Trump’s troubling precedent of rashness on Syria
The United States’ unilateral missile strikes against a Syrian airforce base are a dramatic escalation of its participation in that country’s civil war. The US government has attacked a Syrian government asset for the first time.
The attack also marks Donald Trump’s first major foreign policy test as US president. It represents a 180-degree shift from his previous position of opposing intervention in Syria. And the sudden about-face sends a worrying signal for how his administration may handle future crises in international relations.
On Thursday, the US unilaterally launched strikes against the al-Shayrat airforce base in Homs. This base primarily houses Mig-23 and SU-22 strike craft and Mig-25 interceptors.
The attack consisted of 59 sea-launched Tomahawk cruise missiles, which targeted airframes and supporting infrastructure. It reportedly led to casualties among Syrian military personnel.
Unlike the actions of his predecessor, Barack Obama, prior to the 2012 Libya intervention, Trump sought no international legal sanction for the strike.
The attack has been justified as a punitive response to the Syrian military’s likely use of sarin chemical nerve agents against civilians in Idlib province. This led to at least 70 deaths and drew worldwide condemnation.
The Idlib incident was a much smaller repeat of a major sarin deployment in the Damascus suburb of Ghouta in 2013. That attack led to hundreds of civilian deaths – many of them children.
The Ghouta atrocity led the US to the brink of war with Syria; the Syrian government was alleged to have crossed Obama’s infamous “red line”. Ultimately, however, diplomatic manoeuvring by senior US, Russian and Syrian officials de-escalated the situation. They were able to negotiate the apparent dismantling of Syria’s chemical weapons program.
Recent events, however, suggest this dismantling was not as extensive as previously thought.
Trump’s humanitarian intervention?
What’s concerning is how the strikes have been rationalised. Trump has described the strikes as aimed at protecting a “vital national security interest”. However, this appears to contradict one of the fundamental themes that buoyed Trump’s rise to power.
Throughout the 2016 presidential campaign, Trump emphasised the need to embrace a transactional approach to foreign relations that placed little value on human rights.
The then-presidential candidate was criticised for appearing to be open to accommodating the anti-human-rights predilections of authoritarian rulers provided they served US economic and security interests.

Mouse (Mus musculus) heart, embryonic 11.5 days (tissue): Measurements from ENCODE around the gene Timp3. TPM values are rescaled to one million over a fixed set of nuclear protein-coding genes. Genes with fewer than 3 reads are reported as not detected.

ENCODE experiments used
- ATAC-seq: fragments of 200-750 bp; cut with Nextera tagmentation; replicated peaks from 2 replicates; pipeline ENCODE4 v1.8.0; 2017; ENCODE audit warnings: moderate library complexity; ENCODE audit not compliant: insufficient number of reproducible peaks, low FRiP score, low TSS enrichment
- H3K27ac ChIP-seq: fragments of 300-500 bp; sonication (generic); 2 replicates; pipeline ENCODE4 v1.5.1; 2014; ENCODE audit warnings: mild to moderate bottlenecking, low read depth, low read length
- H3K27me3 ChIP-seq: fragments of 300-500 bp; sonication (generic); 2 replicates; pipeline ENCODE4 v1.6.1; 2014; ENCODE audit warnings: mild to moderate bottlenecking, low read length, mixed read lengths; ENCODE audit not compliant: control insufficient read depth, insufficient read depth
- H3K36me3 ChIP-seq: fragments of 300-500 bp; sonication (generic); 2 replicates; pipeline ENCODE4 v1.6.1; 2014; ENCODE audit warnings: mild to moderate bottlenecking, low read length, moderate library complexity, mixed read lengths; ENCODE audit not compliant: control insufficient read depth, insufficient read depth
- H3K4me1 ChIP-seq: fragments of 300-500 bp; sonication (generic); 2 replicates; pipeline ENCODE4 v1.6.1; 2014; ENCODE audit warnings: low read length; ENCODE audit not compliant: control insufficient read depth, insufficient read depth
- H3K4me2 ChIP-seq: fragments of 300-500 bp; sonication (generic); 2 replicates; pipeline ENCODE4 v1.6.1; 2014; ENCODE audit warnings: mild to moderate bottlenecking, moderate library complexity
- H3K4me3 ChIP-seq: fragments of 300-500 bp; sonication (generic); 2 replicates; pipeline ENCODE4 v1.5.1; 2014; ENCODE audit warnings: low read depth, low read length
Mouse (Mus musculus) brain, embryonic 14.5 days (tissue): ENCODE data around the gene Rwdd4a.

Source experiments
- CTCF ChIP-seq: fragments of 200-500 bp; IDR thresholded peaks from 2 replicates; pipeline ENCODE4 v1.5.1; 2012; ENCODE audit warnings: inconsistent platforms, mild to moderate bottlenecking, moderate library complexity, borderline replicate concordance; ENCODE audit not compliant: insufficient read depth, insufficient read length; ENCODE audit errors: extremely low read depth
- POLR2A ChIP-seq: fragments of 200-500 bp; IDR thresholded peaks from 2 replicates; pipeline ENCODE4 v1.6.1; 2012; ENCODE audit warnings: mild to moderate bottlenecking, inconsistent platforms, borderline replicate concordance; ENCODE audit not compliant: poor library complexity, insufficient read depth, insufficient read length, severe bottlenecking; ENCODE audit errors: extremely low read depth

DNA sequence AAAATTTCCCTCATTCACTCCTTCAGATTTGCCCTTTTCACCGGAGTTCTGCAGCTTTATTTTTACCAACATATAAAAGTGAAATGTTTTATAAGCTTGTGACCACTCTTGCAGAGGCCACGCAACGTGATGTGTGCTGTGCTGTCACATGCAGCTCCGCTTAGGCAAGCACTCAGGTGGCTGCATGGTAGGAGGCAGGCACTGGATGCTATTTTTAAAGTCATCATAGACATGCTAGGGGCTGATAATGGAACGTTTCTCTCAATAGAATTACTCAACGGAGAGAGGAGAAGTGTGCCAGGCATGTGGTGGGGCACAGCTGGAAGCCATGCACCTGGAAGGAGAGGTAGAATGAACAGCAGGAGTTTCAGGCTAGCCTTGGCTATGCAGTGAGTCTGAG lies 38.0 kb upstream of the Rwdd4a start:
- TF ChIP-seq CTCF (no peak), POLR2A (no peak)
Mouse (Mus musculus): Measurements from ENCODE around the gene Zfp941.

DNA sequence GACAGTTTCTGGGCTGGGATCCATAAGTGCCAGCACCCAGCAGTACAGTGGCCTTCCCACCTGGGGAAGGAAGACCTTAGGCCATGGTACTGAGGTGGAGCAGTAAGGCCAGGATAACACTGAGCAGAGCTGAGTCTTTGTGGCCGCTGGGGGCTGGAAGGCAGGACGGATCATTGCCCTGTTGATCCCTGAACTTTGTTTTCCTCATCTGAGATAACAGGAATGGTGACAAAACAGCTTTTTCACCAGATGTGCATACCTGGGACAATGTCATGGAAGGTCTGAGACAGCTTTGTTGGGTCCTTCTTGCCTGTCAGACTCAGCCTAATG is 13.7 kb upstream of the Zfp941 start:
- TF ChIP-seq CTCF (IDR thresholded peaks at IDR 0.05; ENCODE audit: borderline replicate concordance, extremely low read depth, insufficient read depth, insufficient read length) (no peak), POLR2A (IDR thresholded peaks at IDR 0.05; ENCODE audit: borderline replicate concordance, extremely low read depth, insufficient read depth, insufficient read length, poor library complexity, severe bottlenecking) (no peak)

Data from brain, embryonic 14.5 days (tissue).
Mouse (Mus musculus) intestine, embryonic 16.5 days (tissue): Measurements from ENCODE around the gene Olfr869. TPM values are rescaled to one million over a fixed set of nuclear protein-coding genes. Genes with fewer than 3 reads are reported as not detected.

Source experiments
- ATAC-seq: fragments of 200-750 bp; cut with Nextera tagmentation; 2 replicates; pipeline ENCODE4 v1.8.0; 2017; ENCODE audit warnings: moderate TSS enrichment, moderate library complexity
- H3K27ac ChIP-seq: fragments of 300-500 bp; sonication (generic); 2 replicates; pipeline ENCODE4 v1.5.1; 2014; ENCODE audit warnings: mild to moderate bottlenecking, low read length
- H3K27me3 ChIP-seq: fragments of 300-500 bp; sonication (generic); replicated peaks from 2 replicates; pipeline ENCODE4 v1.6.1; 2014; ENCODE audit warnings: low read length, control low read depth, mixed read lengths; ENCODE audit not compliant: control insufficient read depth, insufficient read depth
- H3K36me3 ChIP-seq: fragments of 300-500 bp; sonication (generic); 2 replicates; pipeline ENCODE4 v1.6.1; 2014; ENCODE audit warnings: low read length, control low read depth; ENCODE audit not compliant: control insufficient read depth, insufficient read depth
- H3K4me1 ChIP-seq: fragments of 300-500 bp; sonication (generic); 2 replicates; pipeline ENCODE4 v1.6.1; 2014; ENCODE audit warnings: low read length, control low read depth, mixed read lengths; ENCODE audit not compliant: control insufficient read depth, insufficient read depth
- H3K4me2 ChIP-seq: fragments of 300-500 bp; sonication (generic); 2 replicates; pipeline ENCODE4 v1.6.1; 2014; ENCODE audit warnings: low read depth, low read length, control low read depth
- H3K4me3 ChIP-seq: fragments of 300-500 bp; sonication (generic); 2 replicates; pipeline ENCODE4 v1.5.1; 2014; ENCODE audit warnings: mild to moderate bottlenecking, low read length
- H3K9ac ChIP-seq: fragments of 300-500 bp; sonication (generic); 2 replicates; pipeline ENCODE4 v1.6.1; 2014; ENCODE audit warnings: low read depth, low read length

Trump condemned the Obama administration’s response to the Ghouta attacks when strikes were under consideration. He explicitly and repeatedly indicated that, as president, he would adopt a non-interventionist position in Syria in spite of the humanitarian crisis.
The President must get Congressional approval before attacking Syria-big mistake if he does not!
— Donald J. Trump (@realDonaldTrump) August 30, 2013
How bad has our "leader" made us look on Syria. Stay out of Syria, we don't have the leadership to win wars or even strategize.
— Donald J. Trump (@realDonaldTrump) August 30, 2013
The only reason President Obama wants to attack Syria is to save face over his very dumb RED LINE statement. Do NOT attack Syria,fix U.S.A.
— Donald J. Trump (@realDonaldTrump) September 5, 2013
However, the strikes clearly contradict this position. Trump now claims intervention was a matter of “vital national security interest”.
Given the Assad regime’s use of chemical weapons threatened no US citizens – nor allies – one is left to conclude that preventing further use of chemical weapons against Syrian civilians is now seen as vital to US national security.
This view is itself dubious and inconsistent with a conflict where the US has largely turned a blind eye to half-a-million dead Syrian civilians over the past six years. The US has increasingly contributed to this toll in recent weeks.
A worrying precedent
A point of concern for some has been Trump’s inability to fully grasp the consequences of his actions and his general reflexiveness to the conditions he confronts. As with many of his domestic policy promises on the campaign trail, Trump’s Syria stance appears to be a flip-flop.
Shifts in domestic and foreign policy are generally to be expected and afforded some latitude as a candidate transitions to the presidency. But the degree and speed of Trump’s foreign policy switches are of serious concern.
Unpredictability in international relations has particularly high stakes. It can lead to rapid escalations, collapse of long-term relationships and partnerships, and even war.
This is of particular concern in Syria, given the close proximity of Russian forces actively fighting to defend the Assad regime.
The US apparently ultimately alerted (telling, not asking) Russia to the strikes against the Syrian regime. Yet the speed with which such an operation was organised, along with its unilateral and non-consultative nature, does little to dispel the fears of foreign policy realists about the Trump administration’s inconsistent and chaotic approach to world affairs.
The US military’s strikes only intensify that debate. Will the system ultimately force Trump to fall in line with a more consistent and predictable approach to foreign relations? Or will the policy bedlam ultimately prove sustainable, and make unpredictability the new norm in the international system?